Monday, October 2nd, 2023

Location: room RGD 004, RGD building, also known as “Centro Civico” (University campus)

Start time: 9.00 AM

9.00 AM - 10.30 AM

Session 1

Chair: Leon Moonen

9.00 AM - 9.30 AM

Opening

Opening and keynote introduction

9.30 AM - 10.30 AM

SCAM + VISSOFT keynote

IDEs as the Bridge: Connecting Humans and Code

Sandeep Kaur Kuttal

10.30 AM - 11.00 AM

Coffee break 1

11.00 AM - 12.30 PM

Session 2: Software Evolution and Maintenance

Chair: Eduardo Figueiredo

11.00 AM - 12.10 PM

Main track

~ 10 minutes

How They Relate and Leave: Understanding Atoms of Confusion in Open-Source Java Projects

Oton Pinheiro, Lincoln Rocha, and Windson Viana

Main track

~ 10 minutes

Change Pattern Detection for Optimising Incremental Static Analysis

Cindy Wauters, Jens Van der Plas, Quentin Stiévenart, and Coen De Roover

Main track

~ 10 minutes

Evolutionary Feature Dependencies: Analyzing Feature Co-Changes in C Systems

Sandro Schulze, Phillipp Engelke, and Jacob Krüger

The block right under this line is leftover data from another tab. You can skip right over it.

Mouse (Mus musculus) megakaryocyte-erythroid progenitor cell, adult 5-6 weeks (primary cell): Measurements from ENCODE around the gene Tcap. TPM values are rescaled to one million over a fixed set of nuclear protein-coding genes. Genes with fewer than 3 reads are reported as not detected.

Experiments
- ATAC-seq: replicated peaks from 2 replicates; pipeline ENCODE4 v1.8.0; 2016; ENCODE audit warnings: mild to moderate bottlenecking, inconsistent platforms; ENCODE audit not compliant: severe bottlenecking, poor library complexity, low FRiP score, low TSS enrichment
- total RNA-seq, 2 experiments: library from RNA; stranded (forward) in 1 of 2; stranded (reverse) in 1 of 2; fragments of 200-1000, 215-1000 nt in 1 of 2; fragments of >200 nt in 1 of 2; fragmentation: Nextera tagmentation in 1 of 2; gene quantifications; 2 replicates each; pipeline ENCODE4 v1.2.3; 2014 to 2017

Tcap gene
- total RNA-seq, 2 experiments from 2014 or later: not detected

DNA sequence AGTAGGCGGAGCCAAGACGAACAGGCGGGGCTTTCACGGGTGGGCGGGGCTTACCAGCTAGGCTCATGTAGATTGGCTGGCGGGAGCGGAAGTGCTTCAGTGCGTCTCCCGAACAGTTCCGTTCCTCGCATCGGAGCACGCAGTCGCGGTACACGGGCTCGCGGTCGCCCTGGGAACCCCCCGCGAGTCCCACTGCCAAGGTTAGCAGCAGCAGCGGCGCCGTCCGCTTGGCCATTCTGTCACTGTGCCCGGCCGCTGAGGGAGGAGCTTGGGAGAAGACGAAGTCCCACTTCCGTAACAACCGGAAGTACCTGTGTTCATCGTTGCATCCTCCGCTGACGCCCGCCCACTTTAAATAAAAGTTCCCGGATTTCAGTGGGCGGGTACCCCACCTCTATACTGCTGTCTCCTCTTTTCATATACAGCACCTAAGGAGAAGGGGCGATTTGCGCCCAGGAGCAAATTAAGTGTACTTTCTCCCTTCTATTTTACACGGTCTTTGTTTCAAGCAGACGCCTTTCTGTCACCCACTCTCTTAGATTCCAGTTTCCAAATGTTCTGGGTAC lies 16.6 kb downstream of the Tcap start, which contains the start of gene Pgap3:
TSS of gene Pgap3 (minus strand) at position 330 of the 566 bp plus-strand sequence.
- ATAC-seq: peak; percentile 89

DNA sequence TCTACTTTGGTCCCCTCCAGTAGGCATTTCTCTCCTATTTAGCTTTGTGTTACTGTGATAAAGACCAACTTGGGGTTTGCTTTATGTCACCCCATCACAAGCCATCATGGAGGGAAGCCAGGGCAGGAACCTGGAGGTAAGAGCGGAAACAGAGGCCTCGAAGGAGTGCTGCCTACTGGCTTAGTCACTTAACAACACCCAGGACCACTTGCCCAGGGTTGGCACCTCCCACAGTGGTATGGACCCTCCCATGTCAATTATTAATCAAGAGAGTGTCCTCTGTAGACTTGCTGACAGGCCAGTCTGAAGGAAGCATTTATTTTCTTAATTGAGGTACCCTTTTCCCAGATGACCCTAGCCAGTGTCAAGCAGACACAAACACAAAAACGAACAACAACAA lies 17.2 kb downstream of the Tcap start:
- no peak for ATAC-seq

NIER Track

~ 7 minutes

On the Impact of Language Selection for Training and Evaluating Programming Language Models

Jonathan Katzy, Maliheh Izadi, and Arie van Deursen

Main track

~ 10 minutes

Unboxing Default Argument Breaking Changes in Scikit Learn

Joao Eduardo Montandon, Luciana Lourdes Silva, Cristiano Politowski, Ghizlane El Boussaidi, and Marco Tulio Valente

Main track

~ 10 minutes

Automating test-specific refactoring mining: a mixed-method investigation

Luana Martins, Heitor Costa, Marcio Ribeiro, Fabio Palomba, and Ivan Machado

12.10 PM - 12.30 PM

Discussion

12.30 PM - 2.00 PM

Lunch break

2.00 PM - 3.30 PM

Session 3: Vulnerability and Security Analysis

Chair: Quentin Stiévenart

2.00 PM - 3.10 PM

Main track

~ 10 minutes

Applying the Universal Version History Concept to Help De-Risk Copy-Based Code Reuse

David Reid and Audris Mockus

Main track

~ 10 minutes

The Docker Hub Image Inheritance Network: Construction and Empirical Insights

Ruben Opdebeeck, Jonas Lesy, Ahmed Zerouali and Coen De Roover

Main track

~ 10 minutes

PTLVD: Program Slicing and Transformer-based Line-level Vulnerability Detection System

Tao Peng, Shixu Chen, Fei Zhu, Junwei Tang, Junping Liu and Xinrong Hu